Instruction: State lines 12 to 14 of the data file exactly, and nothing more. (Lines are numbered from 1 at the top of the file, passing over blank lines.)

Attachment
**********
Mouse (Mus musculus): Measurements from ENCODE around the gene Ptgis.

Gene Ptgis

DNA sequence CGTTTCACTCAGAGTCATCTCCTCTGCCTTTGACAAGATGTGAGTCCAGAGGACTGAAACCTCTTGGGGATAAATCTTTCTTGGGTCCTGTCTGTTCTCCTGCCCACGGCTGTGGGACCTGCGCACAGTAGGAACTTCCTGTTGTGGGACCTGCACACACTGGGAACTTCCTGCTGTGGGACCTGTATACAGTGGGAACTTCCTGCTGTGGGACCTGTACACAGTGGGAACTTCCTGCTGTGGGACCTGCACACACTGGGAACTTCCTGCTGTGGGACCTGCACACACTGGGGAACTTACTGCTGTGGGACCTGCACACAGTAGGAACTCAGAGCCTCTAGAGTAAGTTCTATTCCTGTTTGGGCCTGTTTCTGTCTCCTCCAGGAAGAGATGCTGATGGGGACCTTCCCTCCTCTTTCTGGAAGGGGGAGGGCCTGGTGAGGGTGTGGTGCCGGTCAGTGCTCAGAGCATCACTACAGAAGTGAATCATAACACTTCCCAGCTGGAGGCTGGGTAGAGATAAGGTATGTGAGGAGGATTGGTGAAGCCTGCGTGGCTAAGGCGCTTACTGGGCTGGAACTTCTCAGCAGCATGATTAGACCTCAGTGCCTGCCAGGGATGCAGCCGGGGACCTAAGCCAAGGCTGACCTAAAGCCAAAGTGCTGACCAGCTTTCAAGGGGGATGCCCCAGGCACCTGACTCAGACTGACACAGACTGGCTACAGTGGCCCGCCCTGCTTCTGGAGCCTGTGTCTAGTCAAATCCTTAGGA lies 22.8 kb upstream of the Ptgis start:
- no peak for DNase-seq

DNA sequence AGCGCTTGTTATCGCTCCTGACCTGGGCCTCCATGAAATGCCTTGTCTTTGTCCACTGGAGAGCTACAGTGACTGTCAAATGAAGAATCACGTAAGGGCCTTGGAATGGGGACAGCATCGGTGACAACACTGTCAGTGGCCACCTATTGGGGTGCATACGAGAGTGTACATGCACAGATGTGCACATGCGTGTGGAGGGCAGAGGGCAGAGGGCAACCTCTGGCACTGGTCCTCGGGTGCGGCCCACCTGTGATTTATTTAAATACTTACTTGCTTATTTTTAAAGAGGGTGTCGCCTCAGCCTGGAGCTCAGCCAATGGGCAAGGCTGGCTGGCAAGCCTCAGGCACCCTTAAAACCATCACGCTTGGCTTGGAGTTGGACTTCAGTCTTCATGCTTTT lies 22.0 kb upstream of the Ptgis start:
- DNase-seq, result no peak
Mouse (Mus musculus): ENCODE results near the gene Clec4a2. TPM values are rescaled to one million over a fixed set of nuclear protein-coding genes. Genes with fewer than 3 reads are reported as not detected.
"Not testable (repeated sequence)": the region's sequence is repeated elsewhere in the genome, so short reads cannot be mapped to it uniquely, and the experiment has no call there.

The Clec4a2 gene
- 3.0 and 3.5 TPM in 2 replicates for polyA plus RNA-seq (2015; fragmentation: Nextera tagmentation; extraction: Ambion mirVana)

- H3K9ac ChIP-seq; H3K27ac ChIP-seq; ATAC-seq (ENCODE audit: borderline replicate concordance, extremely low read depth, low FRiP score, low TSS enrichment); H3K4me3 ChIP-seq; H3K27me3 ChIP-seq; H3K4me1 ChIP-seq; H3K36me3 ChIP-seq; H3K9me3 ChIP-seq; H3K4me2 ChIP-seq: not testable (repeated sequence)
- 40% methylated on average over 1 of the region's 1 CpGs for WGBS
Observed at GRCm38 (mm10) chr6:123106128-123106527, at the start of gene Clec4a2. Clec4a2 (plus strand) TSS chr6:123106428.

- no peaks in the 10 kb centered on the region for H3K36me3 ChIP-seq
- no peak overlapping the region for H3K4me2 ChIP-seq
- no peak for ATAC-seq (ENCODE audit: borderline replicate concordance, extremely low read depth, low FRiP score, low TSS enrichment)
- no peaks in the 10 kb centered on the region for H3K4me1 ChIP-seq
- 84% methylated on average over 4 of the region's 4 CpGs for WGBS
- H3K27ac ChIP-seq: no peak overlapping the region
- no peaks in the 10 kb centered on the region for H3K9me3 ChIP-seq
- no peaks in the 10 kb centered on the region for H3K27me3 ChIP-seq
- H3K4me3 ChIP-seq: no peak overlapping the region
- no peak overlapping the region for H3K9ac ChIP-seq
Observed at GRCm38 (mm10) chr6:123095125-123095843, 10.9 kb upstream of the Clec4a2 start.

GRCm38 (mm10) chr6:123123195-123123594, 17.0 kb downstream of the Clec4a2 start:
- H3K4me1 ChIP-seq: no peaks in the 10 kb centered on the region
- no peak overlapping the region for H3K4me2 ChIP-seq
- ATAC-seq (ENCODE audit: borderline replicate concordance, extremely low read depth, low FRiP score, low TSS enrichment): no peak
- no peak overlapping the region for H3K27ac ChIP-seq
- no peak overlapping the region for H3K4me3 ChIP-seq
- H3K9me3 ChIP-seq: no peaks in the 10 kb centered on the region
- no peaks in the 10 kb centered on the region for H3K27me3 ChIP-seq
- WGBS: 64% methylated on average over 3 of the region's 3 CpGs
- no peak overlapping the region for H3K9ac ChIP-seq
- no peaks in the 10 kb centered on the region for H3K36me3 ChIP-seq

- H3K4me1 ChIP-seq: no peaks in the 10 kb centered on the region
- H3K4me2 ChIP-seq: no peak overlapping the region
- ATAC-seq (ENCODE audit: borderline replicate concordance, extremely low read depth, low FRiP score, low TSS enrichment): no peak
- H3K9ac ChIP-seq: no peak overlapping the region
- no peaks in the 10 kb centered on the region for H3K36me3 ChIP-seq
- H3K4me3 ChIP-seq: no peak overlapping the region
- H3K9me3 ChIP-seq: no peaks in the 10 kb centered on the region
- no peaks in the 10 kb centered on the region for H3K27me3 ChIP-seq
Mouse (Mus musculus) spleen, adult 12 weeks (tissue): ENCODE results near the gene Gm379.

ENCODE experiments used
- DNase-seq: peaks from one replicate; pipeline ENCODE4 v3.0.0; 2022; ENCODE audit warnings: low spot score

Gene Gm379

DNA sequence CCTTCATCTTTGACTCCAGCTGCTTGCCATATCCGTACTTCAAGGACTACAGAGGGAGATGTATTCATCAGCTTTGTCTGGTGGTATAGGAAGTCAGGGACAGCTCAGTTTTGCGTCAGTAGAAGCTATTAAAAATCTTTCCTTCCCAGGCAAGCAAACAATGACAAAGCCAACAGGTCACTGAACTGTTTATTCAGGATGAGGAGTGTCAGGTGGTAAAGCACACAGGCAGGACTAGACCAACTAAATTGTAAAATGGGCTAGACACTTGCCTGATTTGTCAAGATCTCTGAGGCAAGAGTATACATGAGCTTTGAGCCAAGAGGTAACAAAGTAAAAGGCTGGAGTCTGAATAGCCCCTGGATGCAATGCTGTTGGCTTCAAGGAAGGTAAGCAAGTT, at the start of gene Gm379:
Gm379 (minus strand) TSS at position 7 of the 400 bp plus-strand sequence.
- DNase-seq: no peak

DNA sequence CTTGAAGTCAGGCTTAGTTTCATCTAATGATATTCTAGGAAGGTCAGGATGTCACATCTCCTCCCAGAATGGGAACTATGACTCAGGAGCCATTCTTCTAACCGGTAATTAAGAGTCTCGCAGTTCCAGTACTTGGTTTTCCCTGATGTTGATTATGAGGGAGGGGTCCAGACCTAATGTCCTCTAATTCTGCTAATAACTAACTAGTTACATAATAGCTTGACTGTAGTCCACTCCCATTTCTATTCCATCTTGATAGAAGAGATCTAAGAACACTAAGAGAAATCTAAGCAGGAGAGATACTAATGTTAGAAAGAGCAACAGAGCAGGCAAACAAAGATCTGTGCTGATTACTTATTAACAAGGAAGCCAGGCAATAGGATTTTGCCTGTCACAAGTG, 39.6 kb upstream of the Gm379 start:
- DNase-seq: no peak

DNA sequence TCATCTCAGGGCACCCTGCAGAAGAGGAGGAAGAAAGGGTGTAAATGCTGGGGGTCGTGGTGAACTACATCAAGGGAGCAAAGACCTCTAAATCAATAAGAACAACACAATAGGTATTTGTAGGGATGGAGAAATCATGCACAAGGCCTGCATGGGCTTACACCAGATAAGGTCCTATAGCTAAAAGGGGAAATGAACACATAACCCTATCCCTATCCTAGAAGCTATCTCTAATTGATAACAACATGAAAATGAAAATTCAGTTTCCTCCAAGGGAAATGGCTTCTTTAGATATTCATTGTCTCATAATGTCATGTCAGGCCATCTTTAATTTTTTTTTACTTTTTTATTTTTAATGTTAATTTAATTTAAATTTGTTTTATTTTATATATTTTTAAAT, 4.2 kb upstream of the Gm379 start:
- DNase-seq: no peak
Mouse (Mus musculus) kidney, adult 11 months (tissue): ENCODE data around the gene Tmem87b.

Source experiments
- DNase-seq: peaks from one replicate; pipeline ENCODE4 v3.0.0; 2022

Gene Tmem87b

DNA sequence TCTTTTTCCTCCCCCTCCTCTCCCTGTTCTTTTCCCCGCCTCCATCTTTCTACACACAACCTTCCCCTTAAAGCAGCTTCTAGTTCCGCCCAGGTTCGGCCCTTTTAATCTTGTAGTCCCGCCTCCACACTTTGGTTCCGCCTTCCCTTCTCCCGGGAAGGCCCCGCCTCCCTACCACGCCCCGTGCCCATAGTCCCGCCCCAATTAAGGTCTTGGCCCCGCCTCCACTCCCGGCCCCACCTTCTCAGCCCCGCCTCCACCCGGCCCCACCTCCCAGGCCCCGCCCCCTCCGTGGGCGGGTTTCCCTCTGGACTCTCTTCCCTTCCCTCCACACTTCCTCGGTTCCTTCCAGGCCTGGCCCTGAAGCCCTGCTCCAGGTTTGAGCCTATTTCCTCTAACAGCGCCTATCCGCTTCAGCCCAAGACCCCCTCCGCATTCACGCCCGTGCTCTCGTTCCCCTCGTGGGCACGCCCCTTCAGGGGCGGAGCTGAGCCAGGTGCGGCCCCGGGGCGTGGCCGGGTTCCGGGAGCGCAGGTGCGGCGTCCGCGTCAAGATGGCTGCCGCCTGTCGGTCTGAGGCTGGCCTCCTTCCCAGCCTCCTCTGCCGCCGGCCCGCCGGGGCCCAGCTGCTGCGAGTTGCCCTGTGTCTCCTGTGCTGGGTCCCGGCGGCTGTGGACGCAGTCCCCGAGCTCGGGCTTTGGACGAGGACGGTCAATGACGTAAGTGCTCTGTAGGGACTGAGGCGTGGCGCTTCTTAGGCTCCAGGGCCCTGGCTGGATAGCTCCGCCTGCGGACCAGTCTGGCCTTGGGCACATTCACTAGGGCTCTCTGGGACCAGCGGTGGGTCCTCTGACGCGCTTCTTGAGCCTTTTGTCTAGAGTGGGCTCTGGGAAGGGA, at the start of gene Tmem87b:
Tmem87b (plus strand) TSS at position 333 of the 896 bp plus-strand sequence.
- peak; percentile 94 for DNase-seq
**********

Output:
- 40% methylated on average over 1 of the region's 1 CpGs for WGBS
Observed at GRCm38 (mm10) chr6:123106128-123106527, at the start of gene Clec4a2. Clec4a2 (plus strand) TSS chr6:123106428.

- no peaks in the 10 kb centered on the region for H3K36me3 ChIP-seq